If you are not the original subscriber to the VCT shares (ie if you purchase the shares second-hand) the 30% income tax relief will not be available. However, subject to the £200,000 pa investment limit, any capital gains arising on sale of the VCT shares will be exempt and so tax relief will not be given for any losses arising on disposal. In addition, you would not be liable to income tax on dividends and any capital gains made by the Venture Capital Trust itself are still exempt.
How do I decide on a VCT investment?
Issues an investor will need to consider when deciding in which VCT, if any, to invest include:
- The investment experience of the Venture Capital Trust managers and their ability to utilise the funds raised
- Obtaining professional advice before investing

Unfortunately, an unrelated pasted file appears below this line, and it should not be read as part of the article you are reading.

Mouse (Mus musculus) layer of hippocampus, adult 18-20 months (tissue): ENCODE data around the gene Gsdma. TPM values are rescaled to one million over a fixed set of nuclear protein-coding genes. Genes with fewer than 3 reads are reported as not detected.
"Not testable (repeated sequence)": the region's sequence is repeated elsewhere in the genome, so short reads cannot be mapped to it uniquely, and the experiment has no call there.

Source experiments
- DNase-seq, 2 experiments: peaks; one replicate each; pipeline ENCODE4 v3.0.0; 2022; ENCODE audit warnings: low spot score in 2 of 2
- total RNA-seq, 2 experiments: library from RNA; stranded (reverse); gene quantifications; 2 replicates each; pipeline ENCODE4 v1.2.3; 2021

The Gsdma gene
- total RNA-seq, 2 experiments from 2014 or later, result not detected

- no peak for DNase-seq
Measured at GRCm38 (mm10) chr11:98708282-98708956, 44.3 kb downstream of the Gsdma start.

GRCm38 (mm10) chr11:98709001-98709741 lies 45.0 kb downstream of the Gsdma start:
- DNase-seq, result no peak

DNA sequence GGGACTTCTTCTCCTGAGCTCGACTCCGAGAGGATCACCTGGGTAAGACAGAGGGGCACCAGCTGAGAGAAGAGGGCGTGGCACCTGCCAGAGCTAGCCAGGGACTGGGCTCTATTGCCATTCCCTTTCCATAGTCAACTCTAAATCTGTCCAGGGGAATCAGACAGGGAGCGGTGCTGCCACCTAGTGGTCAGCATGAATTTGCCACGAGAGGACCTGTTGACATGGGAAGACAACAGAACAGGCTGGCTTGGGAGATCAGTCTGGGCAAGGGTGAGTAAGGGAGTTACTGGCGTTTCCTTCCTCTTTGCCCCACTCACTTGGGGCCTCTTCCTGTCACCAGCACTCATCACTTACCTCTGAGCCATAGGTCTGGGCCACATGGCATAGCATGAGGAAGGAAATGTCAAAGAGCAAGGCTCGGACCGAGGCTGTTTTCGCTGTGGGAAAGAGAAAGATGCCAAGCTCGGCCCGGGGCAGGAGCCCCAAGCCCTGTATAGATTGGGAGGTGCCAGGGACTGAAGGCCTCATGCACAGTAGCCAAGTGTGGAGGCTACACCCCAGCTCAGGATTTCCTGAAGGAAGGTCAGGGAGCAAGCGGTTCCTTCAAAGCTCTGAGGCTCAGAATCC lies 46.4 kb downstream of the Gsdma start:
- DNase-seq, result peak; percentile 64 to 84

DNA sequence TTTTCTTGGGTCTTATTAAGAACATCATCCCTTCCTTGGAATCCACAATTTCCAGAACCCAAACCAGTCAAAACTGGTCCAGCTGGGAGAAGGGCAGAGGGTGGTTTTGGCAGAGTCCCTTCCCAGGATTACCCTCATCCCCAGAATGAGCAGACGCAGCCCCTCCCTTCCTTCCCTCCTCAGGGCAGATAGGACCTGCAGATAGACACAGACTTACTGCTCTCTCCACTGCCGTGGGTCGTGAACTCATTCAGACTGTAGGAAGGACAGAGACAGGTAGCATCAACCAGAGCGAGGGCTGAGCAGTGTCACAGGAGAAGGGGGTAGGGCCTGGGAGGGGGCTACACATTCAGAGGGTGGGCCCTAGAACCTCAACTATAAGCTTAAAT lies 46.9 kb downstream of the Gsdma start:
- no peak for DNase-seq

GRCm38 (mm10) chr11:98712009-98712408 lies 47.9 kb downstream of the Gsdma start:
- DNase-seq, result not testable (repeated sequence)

- The VCT share price may be discounted more than conventional investment trusts since buyers of Venture Capital Trusts shares on the market will not be entitled to all of the subscriber’s tax reliefs
- The fact that VCTs constitute a high risk investment. The benefit of tax reliefs should not outweigh the normal investment criteria
Can I claim other tax reliefs as well?
The tax regulations set out how some of the other tax reliefs for investment interact with VCTs. Broadly speaking VCT relief is given before Enterprise Investment Scheme relief (EIS).
Are there any other ways that I can lose my tax relief?
If you or an associate (eg a close relative) receives a loan from the VCT linked to the subscription for the shares, tax relief will be denied.
Who should I contact?
Professional advice should be sought before investing in a VCT. Independent Financial Advisers are well equipped to give independent financial advice on Venture Capital Trusts and other investments.
If you need guidance on Venture Capital Trusts or other matters please contact your Independent Financial Adviser who normally deals with your tax affairs in the first instance.